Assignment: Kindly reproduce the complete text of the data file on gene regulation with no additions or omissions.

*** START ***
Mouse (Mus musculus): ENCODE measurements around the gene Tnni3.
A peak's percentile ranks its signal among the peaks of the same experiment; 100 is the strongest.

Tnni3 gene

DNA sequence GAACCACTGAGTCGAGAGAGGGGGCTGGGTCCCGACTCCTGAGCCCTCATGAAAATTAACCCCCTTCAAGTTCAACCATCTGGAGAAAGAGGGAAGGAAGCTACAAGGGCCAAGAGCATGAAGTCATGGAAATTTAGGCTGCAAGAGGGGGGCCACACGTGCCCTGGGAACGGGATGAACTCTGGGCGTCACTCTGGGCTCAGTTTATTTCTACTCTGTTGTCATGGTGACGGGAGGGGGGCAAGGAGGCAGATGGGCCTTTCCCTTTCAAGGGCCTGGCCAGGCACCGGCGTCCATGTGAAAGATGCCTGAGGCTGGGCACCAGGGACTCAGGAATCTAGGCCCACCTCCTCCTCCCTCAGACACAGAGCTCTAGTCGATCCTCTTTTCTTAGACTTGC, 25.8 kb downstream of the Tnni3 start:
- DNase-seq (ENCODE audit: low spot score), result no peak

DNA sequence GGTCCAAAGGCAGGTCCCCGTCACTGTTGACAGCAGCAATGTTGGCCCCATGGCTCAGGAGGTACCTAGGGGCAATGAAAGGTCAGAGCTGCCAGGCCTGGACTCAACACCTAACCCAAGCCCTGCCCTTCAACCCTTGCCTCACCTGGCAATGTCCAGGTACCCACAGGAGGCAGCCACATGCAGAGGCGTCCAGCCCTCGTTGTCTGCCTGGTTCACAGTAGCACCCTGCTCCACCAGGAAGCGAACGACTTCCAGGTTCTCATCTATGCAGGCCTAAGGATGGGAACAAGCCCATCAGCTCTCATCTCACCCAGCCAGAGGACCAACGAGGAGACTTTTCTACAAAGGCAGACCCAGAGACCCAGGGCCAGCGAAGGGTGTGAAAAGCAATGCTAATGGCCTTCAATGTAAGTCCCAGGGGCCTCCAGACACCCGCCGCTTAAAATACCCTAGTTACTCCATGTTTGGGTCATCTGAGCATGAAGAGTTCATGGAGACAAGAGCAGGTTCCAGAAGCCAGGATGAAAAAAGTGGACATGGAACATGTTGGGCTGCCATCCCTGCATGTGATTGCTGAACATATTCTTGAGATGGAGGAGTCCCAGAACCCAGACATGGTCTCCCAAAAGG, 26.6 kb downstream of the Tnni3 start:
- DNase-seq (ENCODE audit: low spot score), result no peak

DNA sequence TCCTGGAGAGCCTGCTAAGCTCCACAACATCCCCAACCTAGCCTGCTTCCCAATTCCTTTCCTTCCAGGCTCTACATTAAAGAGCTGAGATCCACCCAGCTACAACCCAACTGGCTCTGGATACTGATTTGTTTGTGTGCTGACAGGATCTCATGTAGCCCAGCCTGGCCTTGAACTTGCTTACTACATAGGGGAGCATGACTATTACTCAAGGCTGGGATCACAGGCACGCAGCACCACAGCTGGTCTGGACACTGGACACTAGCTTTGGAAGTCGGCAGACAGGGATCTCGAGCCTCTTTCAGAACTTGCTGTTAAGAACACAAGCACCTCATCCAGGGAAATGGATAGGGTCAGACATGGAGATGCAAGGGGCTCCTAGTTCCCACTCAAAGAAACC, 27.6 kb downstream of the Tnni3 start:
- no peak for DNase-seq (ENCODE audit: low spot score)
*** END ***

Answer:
Mouse (Mus musculus): ENCODE measurements around the gene Tnni3.
A peak's percentile ranks its signal among the peaks of the same experiment; 100 is the strongest.

Tnni3 gene

DNA sequence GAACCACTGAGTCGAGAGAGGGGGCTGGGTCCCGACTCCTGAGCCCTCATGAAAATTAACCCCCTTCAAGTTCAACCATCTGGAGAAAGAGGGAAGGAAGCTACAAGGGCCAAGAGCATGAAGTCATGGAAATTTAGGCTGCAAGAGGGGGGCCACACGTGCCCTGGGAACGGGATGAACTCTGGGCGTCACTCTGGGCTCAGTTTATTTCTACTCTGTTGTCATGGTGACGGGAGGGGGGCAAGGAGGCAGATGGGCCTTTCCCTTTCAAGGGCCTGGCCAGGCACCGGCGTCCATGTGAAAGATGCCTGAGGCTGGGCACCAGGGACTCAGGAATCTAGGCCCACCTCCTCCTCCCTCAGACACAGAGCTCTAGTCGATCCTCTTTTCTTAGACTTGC, 25.8 kb downstream of the Tnni3 start:
- DNase-seq (ENCODE audit: low spot score), result no peak

DNA sequence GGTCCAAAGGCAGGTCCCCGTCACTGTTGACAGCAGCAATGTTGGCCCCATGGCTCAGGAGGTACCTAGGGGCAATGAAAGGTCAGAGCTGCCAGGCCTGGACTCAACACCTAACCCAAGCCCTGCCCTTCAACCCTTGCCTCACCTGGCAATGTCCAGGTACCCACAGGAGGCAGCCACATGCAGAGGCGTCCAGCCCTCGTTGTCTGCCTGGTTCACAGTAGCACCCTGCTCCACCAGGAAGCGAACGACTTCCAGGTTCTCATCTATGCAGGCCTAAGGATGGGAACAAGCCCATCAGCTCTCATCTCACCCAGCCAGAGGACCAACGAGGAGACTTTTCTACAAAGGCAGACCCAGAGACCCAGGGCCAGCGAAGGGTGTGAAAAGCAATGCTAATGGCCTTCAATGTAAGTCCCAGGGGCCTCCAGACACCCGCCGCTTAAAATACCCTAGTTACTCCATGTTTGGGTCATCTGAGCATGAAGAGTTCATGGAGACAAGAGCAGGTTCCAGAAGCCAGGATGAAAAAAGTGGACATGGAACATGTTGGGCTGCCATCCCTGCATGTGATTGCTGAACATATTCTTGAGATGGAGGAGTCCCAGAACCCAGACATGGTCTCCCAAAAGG, 26.6 kb downstream of the Tnni3 start:
- DNase-seq (ENCODE audit: low spot score), result no peak

DNA sequence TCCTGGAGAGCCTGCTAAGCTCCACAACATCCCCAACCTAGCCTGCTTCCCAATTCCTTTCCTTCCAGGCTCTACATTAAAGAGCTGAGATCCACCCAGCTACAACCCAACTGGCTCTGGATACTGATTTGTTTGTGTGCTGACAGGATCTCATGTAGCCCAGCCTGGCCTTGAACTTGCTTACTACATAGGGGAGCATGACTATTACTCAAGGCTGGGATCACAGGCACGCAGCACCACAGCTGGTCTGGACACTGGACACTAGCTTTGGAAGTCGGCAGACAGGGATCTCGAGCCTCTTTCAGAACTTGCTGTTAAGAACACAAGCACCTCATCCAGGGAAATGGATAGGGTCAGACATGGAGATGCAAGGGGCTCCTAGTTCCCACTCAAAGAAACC, 27.6 kb downstream of the Tnni3 start:
- no peak for DNase-seq (ENCODE audit: low spot score)